The fifth in the series for Royal Thai Police Detective, Sonchai Jitpleecheep. The crime this time takes place on the exclusively wealthy hilltop above Bangkok of the title’s name, Vulture Peak, where three bodies are discovered missing their salable organs. While the crime is being unraveled we learn about the global trade in kidneys, livers, corneas, and so forth, some of it legal, and much of it less so apparently driven by the amount of money people with failing organs are willing to pay for replacement parts. Unfortunately, the criminals in this book, a pair of psychopathic Hong Kong twins, a faceless (really, faceless) rapist, and a bipolar Hong Kong cop chasing them all are so over the top they strain credulity. Burdett is also trying to say something about the difference between Thai prostitutes that sell their whole bodies, but do so fully aware of the business they are in, and the poor and beleaguered of the world who sell parts of their bodies for cash out of true desperation.
Red Sparrow by Jason Matthews *** (of 4)
An American CIA agent, Nathaniel Nash, is sent to Russia to manage a key asset at the same time a Russian intelligence agent, Dominika Egerova, is tasked with spying on Nate. While each attempts to seduce the other into becoming a double agent, without, of course, giving up their real identities, they also fight not to commit the cardinal error of falling truly in love. The author, Jason Matthews, is a former CIA operative himself so the tradecraft described in great detail rings uncannily true. Likewise, his description of CIA personalities and Vladimir Putin’s Soviet style directives of Russian secret services feels like a peek into world that must be going on all the time without our ever knowing. Matthews won an Edgar award for best first novel and his second book starring the same two spies, Palace of Treason, has just been published.
All the Old Knives by Olen Steinhauer *** (of 4)
Henry and Celia were working for the CIA in Vienna when a hijacked plane landed and failure of international spy agencies to respond appropriately led to the death of everyone on board. Six years later the CIA is still trying to figure out what went wrong and Henry tracks down Celia before closing the books on the case. At the time of the hijacking Henry and Celia were lovers, spies, intelligence gatherers, in the midst of a frantic race to outsmart terrorists, and professional liars. Now, we watch as the two meet for dinner, both in search of a truth that has eluded them, and both playing all their spycraft skills at the table.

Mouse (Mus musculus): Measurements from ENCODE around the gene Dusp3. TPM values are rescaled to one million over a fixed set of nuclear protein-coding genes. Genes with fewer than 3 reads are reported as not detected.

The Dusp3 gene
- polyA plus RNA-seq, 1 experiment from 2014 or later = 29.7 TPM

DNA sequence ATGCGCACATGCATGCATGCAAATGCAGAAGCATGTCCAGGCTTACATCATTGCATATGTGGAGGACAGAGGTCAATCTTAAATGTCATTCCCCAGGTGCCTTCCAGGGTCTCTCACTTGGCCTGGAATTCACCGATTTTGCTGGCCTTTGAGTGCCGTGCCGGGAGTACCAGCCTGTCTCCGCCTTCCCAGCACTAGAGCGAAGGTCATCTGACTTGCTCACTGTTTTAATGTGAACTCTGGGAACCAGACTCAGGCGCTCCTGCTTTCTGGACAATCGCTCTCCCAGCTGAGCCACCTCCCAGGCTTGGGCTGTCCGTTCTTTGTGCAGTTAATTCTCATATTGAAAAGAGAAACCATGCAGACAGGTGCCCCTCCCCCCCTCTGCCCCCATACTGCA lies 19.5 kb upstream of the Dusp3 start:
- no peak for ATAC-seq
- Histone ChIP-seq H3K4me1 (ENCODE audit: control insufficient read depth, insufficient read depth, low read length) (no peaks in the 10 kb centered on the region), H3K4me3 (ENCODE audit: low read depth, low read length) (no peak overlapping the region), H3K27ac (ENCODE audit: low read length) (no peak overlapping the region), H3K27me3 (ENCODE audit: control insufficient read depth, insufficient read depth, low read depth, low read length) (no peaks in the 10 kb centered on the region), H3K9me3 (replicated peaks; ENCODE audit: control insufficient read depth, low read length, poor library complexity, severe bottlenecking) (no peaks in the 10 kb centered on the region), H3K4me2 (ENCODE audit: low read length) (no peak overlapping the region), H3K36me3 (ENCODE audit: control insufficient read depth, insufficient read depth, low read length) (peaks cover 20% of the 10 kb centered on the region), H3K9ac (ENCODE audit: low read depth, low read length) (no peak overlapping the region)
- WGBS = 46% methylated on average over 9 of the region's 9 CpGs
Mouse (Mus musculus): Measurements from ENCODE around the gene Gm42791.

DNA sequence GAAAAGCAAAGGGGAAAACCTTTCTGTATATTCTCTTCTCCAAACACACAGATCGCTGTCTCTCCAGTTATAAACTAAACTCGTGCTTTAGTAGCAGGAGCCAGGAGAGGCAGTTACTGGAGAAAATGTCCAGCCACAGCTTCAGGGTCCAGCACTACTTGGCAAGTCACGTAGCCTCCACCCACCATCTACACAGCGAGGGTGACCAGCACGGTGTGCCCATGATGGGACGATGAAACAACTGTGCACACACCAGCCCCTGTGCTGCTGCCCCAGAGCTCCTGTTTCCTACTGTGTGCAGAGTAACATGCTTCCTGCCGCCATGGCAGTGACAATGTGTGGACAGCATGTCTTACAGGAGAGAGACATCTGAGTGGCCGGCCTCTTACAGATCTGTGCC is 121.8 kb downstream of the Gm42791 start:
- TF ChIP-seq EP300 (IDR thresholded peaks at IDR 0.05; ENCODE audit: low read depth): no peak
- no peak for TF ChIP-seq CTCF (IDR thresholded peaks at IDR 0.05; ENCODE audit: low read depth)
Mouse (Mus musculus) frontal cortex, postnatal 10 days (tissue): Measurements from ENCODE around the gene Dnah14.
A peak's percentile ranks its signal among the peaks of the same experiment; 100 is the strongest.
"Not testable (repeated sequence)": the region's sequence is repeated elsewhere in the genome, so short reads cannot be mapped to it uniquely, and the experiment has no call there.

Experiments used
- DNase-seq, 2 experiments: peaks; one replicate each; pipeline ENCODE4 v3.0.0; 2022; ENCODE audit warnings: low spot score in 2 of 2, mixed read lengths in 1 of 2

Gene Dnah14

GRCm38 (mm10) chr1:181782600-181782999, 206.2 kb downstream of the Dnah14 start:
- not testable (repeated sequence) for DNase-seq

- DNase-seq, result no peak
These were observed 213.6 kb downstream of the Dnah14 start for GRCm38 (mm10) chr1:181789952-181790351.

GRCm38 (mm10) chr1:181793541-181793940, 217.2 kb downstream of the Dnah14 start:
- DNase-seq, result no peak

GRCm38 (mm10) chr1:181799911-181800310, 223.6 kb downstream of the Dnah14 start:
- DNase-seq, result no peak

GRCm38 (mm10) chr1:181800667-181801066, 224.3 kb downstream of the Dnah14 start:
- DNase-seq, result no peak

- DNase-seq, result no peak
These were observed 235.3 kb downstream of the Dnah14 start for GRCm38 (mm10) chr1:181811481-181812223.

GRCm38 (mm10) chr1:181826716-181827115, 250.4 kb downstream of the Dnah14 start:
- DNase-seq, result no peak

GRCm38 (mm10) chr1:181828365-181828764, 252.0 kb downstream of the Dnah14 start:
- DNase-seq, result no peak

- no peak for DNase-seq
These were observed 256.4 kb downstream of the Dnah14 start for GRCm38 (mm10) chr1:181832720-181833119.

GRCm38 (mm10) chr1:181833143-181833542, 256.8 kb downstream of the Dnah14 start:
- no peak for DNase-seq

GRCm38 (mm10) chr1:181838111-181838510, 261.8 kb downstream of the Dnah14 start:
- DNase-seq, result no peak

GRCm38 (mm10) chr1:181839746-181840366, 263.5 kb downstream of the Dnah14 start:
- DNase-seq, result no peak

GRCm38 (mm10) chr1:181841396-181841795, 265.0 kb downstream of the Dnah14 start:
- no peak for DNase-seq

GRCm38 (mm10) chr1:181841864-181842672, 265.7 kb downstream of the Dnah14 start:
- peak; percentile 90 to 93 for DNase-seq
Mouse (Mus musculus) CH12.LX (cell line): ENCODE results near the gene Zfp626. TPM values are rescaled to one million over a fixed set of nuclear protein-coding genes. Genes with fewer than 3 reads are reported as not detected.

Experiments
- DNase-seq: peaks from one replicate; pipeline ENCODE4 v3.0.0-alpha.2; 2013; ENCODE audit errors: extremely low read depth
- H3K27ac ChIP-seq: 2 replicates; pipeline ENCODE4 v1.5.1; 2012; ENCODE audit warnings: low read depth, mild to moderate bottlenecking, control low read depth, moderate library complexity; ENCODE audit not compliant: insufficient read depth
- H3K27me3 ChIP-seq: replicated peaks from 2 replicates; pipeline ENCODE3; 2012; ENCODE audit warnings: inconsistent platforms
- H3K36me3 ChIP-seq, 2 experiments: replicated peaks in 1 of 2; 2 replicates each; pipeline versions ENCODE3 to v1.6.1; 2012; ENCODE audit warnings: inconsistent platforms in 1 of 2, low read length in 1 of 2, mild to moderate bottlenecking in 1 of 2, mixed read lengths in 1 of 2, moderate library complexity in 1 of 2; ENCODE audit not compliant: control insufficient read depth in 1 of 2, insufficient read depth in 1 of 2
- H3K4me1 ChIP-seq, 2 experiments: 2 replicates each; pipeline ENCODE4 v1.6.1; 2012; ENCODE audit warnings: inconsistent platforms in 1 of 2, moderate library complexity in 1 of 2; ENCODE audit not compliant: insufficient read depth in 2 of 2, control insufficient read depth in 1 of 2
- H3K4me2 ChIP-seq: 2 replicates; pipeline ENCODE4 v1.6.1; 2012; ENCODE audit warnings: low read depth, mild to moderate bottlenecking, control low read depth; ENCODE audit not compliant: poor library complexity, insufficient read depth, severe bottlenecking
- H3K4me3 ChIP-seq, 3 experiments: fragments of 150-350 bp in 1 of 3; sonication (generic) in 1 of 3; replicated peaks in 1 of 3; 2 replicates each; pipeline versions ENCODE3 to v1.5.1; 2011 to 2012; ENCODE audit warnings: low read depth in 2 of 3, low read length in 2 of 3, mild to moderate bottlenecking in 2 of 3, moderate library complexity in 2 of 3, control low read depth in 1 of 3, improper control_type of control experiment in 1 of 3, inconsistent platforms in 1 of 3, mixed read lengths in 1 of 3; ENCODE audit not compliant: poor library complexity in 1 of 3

A seriously mediocre suspense story about a hard-drinking, chain-smoking, young Mi-6 Agent doing secret agent stuff for God and Country in the waning days before Hong Kong is returned to China. Joe Lennox, his heart-of-gold broken by the only woman he could ever love returns to China just before the 2008 Olympics to try to prevent a terrorist bombing organized by Uigher separatists under CIA sponsorship. The plot is more credible than the main characters. March 2009
The Great Train Robbery by Michael Crichton *** (of 4)
In one of Crichton’s earliest books, he retells the adventure of professional, upper crust burglar who spends a year and a half masterminding the heist of gold bullion bound for British troops fighting in the Crimean War of 1854. What makes this book so readable is the expert story telling. Crichton mixes fictionalized conversation with testimony from Pierce’s trial, sprinkling the text with fascinating information about trains, British class consciousness, dog fights, and Victorian criminology among other topics. January 2007.
Life of Pi, by Yann Martel **** (of 4)
I loved it. A great piece of storytelling. Sure, there were plenty of bits worth analyzing-science vs. religion, first world vs. third world, true vs. false-but I liked it most of all because it was a great adventure.
A well-researched post 9/11 thriller with Middle Eastern jihadists sending dirty nuclear bombs toward American ports while being hunted down by an Israeli secret agent, an FBI operative, and a 30-something, good-looking female reporter all operating outside legal channels. Red Sea is Benedek’s first novel and it isn’t anywhere as smooth as the more accomplished masters of the genre like LeCarre and Crichton, but she’ll get better with time and the book is still a decent enough page turner. April 2008.